I am blown away by the effort of translating this book for the screen. Frankly, although I loved the novel, I like the film better -- this is rare. Anthony Minghella managed the near impossible, translating this gorgeous prose into an equally lyrical visual style. It's less stuccato, more "lush and languid." Film is a more linear medium, and Minghella focuses the story to create grander more visual arcs. To do this, he expanded the patient's epic story of love and loss in pre-war Egypt. I'm a sucker for Egypt, the exotic, the British Empire in decay, and worlds that no longer exist. This story feels bigger than the nurse's, being as it is more tied in with history and international events. But in both you have a powerful sense of people fighting for their passions, both interpersonal and intellectual, despite the baggage of past choices and the buffeting blows delivered by the unstoppable forces of history.
Both variants of this story are inherently complex, ambiguous, and emotional works. Look for no answers here, just gorgeously rendered questions.(less)
This little novel caught my attention yesterday while running a Kindle Selectfree day. I was sold by the tag line, "She reads minds. He controls minds...moreThis little novel caught my attention yesterday while running a Kindle Select free day. I was sold by the tag line, "She reads minds. He controls minds. Together, they might get out alive." I like the notion of a couple stuck together by the inherent nature of circumstances. I tried to build this dynamic into my second novel, Untimed — only it's time travel, not mind reading.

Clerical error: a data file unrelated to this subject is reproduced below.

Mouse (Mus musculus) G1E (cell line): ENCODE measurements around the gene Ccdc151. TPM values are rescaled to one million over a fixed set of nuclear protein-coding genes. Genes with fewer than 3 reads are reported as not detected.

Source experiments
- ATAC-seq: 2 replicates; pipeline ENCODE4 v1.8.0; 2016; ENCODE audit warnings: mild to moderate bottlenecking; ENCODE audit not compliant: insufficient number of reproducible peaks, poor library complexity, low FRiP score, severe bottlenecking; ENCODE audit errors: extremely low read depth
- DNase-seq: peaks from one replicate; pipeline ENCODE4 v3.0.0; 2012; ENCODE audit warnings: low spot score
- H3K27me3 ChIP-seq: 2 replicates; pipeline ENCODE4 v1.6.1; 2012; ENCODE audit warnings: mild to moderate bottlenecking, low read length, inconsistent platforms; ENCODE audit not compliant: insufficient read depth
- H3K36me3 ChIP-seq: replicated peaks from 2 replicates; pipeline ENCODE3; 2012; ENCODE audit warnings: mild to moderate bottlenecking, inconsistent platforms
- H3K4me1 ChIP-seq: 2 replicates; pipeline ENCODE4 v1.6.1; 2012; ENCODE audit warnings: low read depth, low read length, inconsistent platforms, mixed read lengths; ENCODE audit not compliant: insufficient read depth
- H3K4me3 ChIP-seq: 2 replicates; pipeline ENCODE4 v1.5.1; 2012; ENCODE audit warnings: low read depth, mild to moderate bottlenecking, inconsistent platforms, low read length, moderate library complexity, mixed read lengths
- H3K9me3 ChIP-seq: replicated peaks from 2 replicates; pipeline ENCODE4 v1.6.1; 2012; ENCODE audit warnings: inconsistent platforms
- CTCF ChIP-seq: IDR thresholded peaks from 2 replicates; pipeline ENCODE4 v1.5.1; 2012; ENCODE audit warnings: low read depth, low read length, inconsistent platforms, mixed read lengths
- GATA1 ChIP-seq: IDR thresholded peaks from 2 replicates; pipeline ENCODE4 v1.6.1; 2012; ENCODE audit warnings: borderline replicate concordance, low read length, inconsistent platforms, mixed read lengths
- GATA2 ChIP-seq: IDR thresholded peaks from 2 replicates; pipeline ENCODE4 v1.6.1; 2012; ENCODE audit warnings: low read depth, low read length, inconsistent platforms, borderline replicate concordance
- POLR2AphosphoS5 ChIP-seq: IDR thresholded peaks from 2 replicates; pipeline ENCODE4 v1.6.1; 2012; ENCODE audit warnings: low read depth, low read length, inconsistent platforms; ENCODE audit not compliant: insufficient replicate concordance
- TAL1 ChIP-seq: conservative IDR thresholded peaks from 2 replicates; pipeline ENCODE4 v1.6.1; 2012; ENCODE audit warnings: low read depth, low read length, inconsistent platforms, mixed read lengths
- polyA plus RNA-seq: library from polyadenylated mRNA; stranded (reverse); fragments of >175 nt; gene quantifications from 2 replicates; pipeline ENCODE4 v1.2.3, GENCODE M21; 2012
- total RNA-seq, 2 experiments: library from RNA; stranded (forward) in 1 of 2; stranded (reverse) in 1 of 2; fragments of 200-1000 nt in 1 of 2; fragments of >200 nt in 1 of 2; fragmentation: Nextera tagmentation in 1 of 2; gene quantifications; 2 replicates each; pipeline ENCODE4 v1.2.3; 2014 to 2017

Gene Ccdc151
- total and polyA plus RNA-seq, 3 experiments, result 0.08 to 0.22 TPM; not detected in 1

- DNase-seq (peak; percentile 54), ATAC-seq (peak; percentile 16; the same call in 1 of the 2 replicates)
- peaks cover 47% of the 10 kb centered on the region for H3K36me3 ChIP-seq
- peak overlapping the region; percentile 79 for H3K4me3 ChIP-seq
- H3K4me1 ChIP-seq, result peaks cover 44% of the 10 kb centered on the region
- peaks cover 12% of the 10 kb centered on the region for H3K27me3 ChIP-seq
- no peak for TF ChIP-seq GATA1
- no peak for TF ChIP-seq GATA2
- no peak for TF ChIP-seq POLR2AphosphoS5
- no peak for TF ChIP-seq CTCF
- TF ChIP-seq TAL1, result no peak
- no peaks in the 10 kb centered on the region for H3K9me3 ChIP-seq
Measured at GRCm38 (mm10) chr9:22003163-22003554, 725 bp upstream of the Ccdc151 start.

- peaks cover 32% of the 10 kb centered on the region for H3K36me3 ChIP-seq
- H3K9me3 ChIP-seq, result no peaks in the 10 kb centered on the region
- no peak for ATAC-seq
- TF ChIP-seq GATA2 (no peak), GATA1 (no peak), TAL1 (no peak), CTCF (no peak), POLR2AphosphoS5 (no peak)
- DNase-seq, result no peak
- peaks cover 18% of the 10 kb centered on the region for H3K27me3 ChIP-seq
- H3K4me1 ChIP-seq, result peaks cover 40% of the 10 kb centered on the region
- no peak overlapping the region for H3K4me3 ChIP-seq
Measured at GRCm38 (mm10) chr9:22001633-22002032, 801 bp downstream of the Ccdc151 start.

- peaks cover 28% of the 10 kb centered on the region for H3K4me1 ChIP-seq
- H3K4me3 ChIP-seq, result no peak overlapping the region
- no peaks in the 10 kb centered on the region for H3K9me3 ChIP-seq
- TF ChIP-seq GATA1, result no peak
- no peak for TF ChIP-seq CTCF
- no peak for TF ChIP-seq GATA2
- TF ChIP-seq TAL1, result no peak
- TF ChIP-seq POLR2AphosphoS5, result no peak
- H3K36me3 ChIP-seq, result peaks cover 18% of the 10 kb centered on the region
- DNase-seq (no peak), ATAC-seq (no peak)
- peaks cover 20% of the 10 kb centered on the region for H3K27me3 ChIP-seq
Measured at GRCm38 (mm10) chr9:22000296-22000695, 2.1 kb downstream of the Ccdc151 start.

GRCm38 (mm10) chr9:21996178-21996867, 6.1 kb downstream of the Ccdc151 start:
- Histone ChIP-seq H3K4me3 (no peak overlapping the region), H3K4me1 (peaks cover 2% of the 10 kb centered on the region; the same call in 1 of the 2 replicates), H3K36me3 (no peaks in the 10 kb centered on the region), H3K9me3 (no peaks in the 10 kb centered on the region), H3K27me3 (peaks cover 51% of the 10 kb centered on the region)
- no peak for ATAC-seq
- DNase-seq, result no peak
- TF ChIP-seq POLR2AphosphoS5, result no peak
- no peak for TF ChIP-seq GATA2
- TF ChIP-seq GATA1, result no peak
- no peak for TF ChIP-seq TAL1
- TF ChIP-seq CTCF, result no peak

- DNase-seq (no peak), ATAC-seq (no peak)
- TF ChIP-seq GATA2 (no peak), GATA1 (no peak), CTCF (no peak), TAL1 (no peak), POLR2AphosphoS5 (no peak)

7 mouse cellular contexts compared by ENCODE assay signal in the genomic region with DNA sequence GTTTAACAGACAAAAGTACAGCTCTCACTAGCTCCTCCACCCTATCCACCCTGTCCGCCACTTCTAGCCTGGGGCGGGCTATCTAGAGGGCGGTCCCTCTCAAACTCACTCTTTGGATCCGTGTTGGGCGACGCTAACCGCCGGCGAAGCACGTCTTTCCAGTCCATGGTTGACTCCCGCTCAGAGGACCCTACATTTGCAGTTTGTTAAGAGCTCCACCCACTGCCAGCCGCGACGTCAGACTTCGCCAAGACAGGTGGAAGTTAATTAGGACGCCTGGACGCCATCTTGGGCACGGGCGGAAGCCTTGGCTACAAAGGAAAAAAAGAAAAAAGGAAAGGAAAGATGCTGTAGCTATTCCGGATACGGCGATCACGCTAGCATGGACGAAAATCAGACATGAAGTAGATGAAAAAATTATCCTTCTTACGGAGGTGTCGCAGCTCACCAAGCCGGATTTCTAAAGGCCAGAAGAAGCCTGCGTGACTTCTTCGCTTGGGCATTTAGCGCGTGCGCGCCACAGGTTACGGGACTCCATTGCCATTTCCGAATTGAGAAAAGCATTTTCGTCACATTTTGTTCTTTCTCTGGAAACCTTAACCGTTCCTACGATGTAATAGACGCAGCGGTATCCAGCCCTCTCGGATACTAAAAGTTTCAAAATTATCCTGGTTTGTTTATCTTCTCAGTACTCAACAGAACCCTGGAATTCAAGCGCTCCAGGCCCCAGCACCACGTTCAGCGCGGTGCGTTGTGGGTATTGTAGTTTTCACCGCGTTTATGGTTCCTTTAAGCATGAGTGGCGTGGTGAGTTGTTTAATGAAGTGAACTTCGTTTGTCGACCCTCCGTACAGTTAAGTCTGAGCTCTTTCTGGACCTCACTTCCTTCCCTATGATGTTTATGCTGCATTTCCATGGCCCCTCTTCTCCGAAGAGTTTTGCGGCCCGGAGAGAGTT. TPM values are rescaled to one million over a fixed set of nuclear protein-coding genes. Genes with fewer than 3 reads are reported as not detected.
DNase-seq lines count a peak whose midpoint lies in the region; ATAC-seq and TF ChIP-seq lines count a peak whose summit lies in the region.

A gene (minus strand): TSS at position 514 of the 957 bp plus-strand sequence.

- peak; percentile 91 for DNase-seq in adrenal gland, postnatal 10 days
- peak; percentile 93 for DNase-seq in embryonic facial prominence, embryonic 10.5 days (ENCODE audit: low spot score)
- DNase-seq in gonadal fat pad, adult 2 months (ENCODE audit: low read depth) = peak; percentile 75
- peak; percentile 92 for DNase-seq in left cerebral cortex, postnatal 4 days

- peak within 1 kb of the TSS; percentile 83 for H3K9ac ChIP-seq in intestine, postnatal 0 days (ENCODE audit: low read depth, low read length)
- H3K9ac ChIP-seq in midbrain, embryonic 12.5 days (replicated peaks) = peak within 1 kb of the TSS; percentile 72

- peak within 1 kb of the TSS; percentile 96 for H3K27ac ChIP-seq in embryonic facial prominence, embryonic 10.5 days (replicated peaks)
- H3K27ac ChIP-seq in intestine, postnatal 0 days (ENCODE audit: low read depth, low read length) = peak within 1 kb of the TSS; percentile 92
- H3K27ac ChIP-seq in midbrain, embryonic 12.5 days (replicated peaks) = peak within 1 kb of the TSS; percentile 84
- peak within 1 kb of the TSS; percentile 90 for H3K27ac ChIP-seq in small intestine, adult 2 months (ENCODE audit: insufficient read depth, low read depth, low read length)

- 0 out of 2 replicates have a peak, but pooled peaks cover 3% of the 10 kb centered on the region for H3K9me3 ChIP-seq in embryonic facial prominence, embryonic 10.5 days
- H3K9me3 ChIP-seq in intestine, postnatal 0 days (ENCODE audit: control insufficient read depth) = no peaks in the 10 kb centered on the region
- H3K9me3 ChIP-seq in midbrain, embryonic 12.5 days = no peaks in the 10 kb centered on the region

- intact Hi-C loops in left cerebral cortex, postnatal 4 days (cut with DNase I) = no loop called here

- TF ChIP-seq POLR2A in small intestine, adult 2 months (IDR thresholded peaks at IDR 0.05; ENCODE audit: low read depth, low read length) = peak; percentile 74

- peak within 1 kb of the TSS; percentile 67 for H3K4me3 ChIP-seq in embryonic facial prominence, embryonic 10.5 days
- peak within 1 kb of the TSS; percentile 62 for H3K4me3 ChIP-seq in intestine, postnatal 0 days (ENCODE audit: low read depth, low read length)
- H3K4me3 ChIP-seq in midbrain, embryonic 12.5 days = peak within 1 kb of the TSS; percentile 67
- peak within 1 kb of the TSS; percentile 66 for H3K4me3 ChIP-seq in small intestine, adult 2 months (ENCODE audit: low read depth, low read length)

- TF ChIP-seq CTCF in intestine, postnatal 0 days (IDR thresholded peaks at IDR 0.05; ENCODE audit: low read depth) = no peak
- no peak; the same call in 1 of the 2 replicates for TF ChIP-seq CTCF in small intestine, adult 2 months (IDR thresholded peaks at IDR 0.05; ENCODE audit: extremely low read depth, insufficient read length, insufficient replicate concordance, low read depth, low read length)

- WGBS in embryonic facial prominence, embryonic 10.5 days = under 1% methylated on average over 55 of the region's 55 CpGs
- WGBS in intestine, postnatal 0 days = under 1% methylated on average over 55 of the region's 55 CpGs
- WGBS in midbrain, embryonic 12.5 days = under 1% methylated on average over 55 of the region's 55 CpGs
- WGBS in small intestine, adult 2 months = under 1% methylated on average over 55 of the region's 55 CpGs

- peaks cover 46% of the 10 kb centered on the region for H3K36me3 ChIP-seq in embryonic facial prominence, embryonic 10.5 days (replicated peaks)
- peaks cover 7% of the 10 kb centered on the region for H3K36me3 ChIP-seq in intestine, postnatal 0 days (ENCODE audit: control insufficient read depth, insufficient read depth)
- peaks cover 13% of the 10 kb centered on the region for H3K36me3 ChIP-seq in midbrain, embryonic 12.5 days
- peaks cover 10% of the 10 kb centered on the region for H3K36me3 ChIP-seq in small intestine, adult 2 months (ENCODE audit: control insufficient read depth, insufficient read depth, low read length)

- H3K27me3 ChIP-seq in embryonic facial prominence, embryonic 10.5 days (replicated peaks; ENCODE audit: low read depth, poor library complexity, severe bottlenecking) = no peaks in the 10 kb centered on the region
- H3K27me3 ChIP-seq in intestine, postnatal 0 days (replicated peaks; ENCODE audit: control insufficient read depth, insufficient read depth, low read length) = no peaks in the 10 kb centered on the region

I pounded through this book in one sitting, as it is only 134 pages, making it more a novella. This is a new trend made possible by the Kindle store. Previously novellas were basically impossible to sell and besides, I was never really into them, being more the 400,000 word per volume, ten volume fantasy kind of guy (I have actually read all but the last of the Wheel of Tedium). But now, being older and having less time, I'm finding I dig 'em.